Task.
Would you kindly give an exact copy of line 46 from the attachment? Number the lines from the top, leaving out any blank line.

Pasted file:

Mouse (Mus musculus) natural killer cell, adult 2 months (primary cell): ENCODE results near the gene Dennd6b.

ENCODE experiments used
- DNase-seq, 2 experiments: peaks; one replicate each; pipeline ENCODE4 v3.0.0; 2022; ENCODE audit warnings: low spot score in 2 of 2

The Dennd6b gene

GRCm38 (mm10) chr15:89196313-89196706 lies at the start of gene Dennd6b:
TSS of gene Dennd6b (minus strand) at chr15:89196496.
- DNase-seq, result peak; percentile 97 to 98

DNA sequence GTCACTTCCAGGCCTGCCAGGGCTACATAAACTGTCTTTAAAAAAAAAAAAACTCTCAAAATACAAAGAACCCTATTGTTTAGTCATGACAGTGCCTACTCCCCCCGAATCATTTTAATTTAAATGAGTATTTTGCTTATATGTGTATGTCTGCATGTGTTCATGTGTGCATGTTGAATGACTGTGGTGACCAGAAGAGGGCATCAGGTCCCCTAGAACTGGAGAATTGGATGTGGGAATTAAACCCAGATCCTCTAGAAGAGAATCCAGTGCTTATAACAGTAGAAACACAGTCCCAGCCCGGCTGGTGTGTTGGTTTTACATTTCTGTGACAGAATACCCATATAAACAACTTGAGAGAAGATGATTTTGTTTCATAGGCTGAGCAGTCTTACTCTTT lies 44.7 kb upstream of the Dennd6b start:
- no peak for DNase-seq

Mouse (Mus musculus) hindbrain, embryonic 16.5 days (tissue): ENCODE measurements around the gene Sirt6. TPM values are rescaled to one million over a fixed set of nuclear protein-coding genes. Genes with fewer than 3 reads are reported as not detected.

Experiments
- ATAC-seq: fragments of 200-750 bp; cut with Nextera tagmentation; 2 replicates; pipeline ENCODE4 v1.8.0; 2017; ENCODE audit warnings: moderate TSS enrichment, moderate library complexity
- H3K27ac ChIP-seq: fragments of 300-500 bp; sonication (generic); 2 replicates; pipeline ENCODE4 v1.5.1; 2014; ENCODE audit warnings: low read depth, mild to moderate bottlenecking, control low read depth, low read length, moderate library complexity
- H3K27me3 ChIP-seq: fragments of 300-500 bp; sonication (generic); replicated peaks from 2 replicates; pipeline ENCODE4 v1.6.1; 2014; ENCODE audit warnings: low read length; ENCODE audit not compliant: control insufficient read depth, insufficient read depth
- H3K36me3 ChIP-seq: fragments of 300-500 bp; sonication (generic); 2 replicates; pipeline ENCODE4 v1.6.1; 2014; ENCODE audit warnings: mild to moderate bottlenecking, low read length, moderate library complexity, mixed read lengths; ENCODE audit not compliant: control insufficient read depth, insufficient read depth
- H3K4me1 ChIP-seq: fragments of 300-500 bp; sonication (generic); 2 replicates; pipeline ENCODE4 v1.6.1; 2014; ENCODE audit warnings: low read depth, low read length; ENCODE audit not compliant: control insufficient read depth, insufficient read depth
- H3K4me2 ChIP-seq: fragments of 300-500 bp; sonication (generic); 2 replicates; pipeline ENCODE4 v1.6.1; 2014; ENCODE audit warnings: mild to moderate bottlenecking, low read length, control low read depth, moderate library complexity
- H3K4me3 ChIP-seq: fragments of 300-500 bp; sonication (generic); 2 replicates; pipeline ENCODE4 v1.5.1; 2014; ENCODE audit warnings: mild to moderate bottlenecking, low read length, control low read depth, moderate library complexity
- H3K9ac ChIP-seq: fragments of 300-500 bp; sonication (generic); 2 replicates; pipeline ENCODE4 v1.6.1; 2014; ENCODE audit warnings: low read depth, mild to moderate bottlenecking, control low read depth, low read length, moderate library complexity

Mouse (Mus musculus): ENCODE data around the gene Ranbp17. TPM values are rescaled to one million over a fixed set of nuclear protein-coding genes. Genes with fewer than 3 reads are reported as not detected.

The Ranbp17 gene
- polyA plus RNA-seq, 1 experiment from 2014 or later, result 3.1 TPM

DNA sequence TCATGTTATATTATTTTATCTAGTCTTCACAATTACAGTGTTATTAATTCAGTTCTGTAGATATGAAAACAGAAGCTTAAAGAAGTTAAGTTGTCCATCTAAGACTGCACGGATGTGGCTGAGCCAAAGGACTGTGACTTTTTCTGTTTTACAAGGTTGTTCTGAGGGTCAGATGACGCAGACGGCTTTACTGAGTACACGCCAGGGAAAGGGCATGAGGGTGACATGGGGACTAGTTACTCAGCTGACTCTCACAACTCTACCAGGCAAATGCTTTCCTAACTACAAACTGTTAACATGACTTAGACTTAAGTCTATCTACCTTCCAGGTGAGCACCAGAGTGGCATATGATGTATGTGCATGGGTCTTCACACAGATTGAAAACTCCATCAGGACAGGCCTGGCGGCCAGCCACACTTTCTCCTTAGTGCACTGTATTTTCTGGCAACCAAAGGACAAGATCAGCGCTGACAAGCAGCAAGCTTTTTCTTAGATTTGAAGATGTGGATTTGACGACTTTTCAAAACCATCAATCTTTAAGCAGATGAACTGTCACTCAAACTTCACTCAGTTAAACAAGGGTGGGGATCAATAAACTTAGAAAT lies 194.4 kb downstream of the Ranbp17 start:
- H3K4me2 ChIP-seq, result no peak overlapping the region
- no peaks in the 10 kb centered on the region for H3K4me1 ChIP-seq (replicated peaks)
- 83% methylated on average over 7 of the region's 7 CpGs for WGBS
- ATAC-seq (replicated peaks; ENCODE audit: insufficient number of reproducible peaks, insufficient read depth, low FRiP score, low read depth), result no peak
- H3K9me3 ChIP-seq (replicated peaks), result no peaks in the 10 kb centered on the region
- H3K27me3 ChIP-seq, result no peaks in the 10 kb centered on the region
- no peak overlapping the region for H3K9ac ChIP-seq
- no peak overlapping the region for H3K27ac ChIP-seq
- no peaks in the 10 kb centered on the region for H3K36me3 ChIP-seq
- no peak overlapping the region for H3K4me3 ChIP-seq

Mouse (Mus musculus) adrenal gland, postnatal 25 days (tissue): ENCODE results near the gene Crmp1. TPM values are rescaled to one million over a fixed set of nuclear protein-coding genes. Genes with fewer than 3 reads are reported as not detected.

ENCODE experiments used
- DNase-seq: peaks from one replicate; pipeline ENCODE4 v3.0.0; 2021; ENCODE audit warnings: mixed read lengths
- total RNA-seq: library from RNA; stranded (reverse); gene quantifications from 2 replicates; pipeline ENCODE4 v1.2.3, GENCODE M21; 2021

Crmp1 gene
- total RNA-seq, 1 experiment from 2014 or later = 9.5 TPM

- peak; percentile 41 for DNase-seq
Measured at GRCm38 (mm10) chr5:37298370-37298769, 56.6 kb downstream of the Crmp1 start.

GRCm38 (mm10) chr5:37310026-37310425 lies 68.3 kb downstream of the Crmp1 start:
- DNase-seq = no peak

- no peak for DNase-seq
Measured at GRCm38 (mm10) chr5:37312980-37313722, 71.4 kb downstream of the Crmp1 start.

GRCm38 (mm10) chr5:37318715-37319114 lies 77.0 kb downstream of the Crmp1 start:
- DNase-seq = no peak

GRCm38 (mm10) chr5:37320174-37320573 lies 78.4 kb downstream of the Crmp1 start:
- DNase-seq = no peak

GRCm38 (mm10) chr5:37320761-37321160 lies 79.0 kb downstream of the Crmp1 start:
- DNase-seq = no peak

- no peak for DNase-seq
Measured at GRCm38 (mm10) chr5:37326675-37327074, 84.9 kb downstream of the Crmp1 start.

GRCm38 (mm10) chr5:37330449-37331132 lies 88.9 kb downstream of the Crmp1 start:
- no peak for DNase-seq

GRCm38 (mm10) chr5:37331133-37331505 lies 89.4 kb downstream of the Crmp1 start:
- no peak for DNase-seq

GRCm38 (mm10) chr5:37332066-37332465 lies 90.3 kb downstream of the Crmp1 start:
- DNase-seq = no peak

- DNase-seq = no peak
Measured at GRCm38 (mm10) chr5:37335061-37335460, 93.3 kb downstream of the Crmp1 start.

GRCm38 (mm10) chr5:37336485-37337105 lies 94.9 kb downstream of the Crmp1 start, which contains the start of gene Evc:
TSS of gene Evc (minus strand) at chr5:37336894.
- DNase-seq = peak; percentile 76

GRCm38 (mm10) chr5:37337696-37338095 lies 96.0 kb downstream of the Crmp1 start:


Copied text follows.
GRCm38 (mm10) chr5:37318715-37319114 lies 77.0 kb downstream of the Crmp1 start: